Other common contract clauses deal with warranties, indemnity, and the grant of rights, many of which are basic boilerplate. It is best to just leave most of them as is, rather than trying to nitpick small points, which could lead a publisher to think of you as a difficult writer, which would kill the deal. Just ask for changes in some of the more important terms, and you are likely to at least get some of them, or all of them in many cases. Here are details about dealing with warranties, indemnities, and the grant of rights.
–Warranties and Indemnity. This is a clause where you warrant that you (and any co-writers) are the sole author, originator, or owner of all of the copyrightable material in the work or that you have gotten the written permission for any material from someone else. You also agree that, if requested, you will show this written permission statement or letter to the publisher. Or alternatively, you agree that the publisher, if it wishes, can secure these rights at its own expense and charge those expenses against any sums due to you, including unpaid advances, or the publisher may require you to pay these fees, or it can reject the manuscript for a lack of permissions.
However, often there is no need for any permissions if you are relating your own experiences or are citing sources, such as articles, books, or websites, because of the fair use doctrine, whereby you can generally cite up to about 250 words from any source without needing to get permission.
You also warrant that you have the full power to enter into the agreement and there is nothing in the manuscript that is libelous or an invasion of privacy, and you further agree that any instruction or advice will not result in an injury to anyone. Or as necessary, you agree to include the appropriate warnings and safety precautions.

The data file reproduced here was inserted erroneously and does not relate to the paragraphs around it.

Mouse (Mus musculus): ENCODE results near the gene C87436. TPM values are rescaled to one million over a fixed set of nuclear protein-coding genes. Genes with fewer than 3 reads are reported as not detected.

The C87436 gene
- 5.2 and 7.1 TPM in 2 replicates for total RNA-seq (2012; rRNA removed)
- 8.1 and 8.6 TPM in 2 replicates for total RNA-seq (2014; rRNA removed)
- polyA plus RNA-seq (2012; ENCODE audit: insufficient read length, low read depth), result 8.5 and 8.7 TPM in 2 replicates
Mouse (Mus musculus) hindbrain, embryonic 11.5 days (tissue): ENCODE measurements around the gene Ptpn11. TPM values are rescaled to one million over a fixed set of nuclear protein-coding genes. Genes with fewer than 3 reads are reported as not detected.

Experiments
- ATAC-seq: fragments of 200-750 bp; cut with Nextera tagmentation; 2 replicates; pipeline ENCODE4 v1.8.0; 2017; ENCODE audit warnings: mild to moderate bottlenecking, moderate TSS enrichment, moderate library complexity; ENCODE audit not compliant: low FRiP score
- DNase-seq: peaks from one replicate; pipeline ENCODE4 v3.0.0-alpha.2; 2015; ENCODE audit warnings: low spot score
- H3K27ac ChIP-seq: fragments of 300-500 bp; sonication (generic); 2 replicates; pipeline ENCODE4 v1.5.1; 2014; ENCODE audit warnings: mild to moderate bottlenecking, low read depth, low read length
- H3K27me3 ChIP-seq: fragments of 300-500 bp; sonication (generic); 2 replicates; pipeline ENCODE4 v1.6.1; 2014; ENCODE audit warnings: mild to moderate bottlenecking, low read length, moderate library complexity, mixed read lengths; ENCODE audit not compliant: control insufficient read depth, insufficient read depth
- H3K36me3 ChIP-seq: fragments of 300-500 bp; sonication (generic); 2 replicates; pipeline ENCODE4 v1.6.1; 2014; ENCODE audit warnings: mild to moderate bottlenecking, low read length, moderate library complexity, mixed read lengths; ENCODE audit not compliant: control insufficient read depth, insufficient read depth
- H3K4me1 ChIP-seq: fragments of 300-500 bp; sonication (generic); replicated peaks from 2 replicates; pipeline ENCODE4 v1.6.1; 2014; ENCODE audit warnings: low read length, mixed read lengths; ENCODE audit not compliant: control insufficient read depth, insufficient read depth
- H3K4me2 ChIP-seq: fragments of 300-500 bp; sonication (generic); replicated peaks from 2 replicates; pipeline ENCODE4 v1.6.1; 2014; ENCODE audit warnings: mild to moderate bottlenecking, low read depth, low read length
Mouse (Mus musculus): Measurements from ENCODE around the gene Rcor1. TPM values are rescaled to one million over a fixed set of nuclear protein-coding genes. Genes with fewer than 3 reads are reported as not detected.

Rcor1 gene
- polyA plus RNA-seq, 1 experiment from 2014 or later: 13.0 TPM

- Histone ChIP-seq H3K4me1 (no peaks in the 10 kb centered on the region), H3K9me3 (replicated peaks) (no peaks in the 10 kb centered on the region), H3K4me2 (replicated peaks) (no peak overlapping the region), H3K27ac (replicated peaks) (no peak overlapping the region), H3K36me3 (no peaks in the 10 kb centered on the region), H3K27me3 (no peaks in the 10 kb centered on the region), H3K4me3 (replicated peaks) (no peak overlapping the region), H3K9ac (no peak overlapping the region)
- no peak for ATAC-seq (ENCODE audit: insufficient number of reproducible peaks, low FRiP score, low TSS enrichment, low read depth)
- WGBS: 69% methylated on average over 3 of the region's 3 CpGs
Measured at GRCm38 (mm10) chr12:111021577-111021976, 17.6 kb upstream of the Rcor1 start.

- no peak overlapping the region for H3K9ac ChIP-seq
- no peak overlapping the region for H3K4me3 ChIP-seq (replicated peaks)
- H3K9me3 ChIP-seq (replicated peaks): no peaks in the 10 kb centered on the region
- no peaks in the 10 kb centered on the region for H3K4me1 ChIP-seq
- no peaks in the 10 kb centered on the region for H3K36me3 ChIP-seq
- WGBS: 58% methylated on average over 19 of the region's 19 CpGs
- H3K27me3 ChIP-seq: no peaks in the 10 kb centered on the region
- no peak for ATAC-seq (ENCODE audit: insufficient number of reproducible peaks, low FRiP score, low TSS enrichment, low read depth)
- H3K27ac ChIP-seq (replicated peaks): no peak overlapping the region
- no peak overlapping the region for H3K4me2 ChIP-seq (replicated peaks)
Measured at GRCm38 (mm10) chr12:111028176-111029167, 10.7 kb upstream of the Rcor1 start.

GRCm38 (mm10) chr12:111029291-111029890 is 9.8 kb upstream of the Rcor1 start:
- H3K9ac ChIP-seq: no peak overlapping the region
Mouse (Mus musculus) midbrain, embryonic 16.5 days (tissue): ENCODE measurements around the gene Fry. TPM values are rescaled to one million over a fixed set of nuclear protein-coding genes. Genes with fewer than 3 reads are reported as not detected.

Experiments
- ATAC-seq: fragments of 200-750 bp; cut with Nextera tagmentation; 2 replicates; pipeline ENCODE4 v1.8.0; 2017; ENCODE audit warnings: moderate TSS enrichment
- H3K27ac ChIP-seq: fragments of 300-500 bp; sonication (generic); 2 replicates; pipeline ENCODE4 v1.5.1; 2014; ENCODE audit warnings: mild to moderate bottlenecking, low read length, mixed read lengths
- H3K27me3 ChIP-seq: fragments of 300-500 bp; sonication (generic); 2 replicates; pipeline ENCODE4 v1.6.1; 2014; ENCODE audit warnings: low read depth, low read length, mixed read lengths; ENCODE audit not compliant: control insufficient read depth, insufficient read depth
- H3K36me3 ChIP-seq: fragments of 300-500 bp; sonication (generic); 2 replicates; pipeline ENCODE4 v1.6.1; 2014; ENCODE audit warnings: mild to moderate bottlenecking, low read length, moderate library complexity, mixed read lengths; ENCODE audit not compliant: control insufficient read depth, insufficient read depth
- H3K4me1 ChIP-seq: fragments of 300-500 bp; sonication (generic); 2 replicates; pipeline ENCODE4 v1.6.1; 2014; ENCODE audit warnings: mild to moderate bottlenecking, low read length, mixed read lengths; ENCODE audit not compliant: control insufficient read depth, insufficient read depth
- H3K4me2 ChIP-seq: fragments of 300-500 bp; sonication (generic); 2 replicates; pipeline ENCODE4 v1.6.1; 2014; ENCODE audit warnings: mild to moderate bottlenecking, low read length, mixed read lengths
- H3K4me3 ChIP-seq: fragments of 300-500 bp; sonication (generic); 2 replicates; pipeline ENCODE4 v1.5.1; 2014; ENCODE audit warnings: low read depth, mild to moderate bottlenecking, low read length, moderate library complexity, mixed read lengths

In addition, you agree to indemnify and hold the publisher harmless from any legal claims, suits, damages and related legal costs due to a breach of these warranties. Also, you agree that the publisher can remove or clarify any passages that its legal counsel deems actionable. Moreover, the publisher can extend your warranties to third parties, including the licensees of subsidiary rights, and these warranties and indemnities will survive even if the agreement is terminated. In some cases, this section indicates that the publisher will similarly indemnify you from any claims.
In general, consider this clause as boilerplate, and any legal action based on such causes outlined in this section is unlikely in the case of most books. So I generally accept this clause as is.
– Grant of Rights. In this section, you grant the publisher the right to produce, publish, license and sell the work, or any part of it, in various forms. Typically, this grant will include electronic rights, as well as audio rights, dramatization rights, film rights, TV rights, and commercial and merchandizing rights, usually on a sole and exclusive basis. In some contracts, these different rights are listed separately. This is where you might want to be more specific in what rights you are granting, based on the size and reach of the publisher, and what you can realistically do yourself in terms of marketing these other rights to potential buyers, such as film and TV producers.
In the royalties section of the contract, you might work out different percentage arrangements for the different rights, based on whether you make the connections and negotiations or the publisher does, though the basic split is 50-50 for the sale of subrights.